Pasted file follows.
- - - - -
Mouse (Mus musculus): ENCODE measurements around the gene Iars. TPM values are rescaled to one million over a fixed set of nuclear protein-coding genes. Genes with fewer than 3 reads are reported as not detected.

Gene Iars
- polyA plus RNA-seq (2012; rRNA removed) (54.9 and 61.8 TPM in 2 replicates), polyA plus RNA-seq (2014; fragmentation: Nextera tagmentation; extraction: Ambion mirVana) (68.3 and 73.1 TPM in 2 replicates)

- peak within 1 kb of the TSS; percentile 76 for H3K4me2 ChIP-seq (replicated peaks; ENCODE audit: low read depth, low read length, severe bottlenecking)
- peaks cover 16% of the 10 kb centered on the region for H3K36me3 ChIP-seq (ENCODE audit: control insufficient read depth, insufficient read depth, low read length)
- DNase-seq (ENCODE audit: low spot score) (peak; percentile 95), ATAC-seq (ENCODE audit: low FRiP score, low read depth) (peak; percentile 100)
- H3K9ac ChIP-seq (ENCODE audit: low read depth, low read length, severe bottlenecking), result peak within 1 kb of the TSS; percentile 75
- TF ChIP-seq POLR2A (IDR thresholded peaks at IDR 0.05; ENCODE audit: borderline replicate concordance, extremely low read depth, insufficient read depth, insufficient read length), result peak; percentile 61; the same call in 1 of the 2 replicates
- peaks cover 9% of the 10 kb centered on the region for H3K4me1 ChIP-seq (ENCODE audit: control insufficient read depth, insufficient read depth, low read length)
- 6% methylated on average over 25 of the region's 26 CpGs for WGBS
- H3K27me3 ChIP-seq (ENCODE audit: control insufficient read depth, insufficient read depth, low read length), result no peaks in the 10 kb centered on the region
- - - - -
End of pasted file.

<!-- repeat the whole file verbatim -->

Mouse (Mus musculus): ENCODE measurements around the gene Iars. TPM values are rescaled to one million over a fixed set of nuclear protein-coding genes. Genes with fewer than 3 reads are reported as not detected.

Gene Iars
- polyA plus RNA-seq (2012; rRNA removed) (54.9 and 61.8 TPM in 2 replicates), polyA plus RNA-seq (2014; fragmentation: Nextera tagmentation; extraction: Ambion mirVana) (68.3 and 73.1 TPM in 2 replicates)

- peak within 1 kb of the TSS; percentile 76 for H3K4me2 ChIP-seq (replicated peaks; ENCODE audit: low read depth, low read length, severe bottlenecking)
- peaks cover 16% of the 10 kb centered on the region for H3K36me3 ChIP-seq (ENCODE audit: control insufficient read depth, insufficient read depth, low read length)
- DNase-seq (ENCODE audit: low spot score) (peak; percentile 95), ATAC-seq (ENCODE audit: low FRiP score, low read depth) (peak; percentile 100)
- H3K9ac ChIP-seq (ENCODE audit: low read depth, low read length, severe bottlenecking), result peak within 1 kb of the TSS; percentile 75
- TF ChIP-seq POLR2A (IDR thresholded peaks at IDR 0.05; ENCODE audit: borderline replicate concordance, extremely low read depth, insufficient read depth, insufficient read length), result peak; percentile 61; the same call in 1 of the 2 replicates
- peaks cover 9% of the 10 kb centered on the region for H3K4me1 ChIP-seq (ENCODE audit: control insufficient read depth, insufficient read depth, low read length)
- 6% methylated on average over 25 of the region's 26 CpGs for WGBS
- H3K27me3 ChIP-seq (ENCODE audit: control insufficient read depth, insufficient read depth, low read length), result no peaks in the 10 kb centered on the region